Brewer and Pritchard PC: The Things They Say

With Principal Partner J Mark Brewer having joined forces with his brother, Philip, to successfully decimate the former SPCK Bookshops in pursuit of their vision for Orthodox Mission, I thought it would be useful to reflect on what, exactly, this “Professional Corporation” from Houston, Texas, believes in.

A Google search for the company reveals some interesting snippets:

  1. Welcome to Brewer & Pritchard, P.C.

    Disclaimer: Please be advised that Brewer & Pritchard, P.C. has not agreed to represent you or render legal advice to you by virtue of your having visited 
    http://www.bplaw.com/ – 19k – Cached – Similar pages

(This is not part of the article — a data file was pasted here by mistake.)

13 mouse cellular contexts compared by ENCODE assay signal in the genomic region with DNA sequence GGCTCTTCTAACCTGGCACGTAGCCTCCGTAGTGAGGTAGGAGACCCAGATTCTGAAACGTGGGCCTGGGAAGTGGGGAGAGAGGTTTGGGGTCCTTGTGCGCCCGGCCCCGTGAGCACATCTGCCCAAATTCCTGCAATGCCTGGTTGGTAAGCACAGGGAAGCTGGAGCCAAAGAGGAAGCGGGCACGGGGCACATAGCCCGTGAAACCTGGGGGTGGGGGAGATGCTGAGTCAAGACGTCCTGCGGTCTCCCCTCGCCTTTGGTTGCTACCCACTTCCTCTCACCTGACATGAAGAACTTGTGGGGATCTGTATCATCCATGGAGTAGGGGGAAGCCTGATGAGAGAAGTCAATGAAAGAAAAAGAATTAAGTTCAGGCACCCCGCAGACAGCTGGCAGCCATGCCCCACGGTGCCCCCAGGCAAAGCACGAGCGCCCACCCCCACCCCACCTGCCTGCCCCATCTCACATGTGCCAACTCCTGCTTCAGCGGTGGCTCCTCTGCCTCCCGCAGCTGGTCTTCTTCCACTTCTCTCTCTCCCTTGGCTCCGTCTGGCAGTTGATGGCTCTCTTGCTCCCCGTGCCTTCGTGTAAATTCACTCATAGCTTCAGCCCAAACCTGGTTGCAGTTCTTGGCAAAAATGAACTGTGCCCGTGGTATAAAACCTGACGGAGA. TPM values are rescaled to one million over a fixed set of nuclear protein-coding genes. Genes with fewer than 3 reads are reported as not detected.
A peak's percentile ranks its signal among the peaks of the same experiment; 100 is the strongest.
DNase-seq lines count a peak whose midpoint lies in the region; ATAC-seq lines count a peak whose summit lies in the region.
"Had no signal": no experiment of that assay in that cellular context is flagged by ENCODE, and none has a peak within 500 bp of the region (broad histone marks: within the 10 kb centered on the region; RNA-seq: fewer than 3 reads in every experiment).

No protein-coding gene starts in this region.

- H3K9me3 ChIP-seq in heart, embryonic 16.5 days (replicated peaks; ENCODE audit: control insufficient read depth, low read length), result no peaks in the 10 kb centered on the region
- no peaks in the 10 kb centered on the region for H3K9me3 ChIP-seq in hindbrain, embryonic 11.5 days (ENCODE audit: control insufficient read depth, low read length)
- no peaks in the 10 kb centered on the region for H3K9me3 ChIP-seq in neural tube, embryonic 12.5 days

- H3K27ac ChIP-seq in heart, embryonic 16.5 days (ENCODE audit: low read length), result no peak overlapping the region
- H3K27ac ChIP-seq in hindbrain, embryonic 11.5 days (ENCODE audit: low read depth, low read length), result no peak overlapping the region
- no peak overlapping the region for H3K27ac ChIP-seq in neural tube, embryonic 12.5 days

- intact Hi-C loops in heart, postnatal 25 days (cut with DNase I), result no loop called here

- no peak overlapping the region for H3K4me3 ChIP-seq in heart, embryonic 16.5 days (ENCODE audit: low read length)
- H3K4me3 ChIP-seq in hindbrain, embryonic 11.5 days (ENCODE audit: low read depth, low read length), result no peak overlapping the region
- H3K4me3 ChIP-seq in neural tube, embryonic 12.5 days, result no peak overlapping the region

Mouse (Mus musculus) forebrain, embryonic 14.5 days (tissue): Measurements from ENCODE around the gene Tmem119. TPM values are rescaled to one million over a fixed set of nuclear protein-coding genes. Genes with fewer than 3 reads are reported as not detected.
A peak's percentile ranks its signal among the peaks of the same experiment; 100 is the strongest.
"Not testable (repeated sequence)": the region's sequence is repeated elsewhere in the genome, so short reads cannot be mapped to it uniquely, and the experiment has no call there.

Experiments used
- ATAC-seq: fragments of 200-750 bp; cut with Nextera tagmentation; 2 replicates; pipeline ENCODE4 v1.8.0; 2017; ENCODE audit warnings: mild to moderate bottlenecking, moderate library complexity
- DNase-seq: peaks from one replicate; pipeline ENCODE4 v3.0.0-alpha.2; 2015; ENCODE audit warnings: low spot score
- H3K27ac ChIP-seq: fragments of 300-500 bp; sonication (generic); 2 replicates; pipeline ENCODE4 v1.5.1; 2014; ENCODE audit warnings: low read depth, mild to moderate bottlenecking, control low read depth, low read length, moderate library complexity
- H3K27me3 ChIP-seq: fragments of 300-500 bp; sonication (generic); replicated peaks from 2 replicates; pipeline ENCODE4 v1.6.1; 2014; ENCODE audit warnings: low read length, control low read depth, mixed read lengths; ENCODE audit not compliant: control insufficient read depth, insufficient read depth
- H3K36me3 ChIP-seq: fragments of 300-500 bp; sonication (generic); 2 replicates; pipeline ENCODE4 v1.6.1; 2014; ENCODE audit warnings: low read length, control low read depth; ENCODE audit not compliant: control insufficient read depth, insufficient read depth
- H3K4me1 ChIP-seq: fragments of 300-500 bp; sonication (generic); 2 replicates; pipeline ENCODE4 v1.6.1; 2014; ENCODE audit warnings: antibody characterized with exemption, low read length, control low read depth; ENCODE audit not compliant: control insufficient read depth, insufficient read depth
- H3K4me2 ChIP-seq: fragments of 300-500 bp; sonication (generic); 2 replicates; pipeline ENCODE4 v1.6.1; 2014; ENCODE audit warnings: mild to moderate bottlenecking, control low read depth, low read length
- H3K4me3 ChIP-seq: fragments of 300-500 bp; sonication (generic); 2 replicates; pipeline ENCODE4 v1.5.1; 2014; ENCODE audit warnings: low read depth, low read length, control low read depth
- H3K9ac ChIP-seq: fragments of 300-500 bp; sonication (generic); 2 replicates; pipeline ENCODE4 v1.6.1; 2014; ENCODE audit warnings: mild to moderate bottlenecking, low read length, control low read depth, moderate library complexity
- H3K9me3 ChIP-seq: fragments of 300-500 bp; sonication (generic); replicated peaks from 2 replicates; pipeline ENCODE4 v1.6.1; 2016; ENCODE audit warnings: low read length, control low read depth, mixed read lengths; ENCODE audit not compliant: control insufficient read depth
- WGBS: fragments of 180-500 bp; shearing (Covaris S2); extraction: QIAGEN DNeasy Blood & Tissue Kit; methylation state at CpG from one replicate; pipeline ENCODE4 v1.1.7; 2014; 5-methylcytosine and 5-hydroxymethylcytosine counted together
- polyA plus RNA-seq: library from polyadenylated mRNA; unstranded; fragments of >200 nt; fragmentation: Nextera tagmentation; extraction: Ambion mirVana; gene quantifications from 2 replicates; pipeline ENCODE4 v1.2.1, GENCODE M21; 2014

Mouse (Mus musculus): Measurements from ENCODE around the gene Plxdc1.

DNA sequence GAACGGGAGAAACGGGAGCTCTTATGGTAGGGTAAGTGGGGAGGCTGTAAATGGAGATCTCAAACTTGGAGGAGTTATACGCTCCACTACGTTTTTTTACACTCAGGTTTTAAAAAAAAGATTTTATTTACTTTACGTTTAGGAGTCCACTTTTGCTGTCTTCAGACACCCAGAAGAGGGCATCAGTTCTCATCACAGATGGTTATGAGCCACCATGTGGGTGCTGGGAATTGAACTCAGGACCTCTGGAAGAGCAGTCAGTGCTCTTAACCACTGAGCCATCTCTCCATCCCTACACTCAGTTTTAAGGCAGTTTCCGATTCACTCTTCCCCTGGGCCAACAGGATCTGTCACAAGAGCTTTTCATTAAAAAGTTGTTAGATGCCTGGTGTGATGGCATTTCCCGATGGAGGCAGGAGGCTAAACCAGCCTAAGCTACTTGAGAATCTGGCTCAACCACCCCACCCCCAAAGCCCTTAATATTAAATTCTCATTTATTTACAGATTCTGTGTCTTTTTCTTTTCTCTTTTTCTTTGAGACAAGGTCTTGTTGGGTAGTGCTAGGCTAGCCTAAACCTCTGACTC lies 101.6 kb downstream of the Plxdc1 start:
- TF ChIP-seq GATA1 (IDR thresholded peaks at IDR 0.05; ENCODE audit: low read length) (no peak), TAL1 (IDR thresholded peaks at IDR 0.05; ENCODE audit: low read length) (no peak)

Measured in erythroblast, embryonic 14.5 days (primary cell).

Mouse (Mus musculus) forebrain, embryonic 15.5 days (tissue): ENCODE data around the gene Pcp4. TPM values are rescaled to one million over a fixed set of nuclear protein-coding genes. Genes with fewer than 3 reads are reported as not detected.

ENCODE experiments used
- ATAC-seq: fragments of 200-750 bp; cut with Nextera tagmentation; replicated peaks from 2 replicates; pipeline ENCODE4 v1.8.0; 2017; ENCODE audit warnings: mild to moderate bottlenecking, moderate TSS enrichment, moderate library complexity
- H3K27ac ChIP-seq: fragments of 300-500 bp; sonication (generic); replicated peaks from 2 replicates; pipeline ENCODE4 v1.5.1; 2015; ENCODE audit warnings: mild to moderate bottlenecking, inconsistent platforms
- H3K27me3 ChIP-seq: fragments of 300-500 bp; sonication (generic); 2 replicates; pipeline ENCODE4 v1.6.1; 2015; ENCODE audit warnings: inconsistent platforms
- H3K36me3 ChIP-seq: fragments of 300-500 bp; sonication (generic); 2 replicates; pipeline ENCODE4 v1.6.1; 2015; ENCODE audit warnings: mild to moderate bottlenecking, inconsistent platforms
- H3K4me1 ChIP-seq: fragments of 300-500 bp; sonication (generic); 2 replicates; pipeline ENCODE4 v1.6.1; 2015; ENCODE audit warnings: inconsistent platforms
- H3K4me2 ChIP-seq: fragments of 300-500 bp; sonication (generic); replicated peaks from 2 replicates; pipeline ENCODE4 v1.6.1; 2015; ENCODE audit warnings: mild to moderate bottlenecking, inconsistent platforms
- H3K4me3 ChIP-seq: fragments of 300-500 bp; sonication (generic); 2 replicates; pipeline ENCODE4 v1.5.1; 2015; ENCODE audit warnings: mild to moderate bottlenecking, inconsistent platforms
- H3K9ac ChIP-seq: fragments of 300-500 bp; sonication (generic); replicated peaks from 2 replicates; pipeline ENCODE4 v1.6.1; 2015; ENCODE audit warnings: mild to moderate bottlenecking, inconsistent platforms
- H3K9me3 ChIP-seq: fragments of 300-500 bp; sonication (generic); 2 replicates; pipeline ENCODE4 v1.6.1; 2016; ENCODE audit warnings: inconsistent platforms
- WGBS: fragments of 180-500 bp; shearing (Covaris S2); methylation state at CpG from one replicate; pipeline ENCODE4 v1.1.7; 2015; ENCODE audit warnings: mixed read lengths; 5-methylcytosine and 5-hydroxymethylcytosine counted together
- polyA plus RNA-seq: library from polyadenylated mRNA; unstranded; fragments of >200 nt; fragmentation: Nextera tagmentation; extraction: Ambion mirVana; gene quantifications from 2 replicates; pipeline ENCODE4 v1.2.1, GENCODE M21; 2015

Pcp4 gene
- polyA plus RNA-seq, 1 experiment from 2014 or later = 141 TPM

2. Welcome to Brewer & Pritchard, P.C.

    The attorneys at Brewer & Pritchard are aware that efficient staffing and direct accountability produce cost-effective results. Respect for clients’ budgets 
    http://www.bplaw.com/index.cfm?menuitemid=145 – 18k – Cached – Similar pages
    More results from www.bplaw.com »

The first, I have to say, came as an immense relief: knowing that Brewer & Pritchard had not agreed to offer me their services was the best news I’d come across for some considerable time, and I’d like to go on public record as thanking them for that. A considerable saving on outrageous legal fees, I believe…

The second: I truly didn’t know whether to laugh or cry. Let’s run through that again: “The attorneys at Brewer & Pritchard are aware that efficient staffing and direct accountability produce cost-effective results. Respect for clients’ budgets…This, then, is no doubt the strategy that lies at the heart of the Brewers’ business practices here in the UK: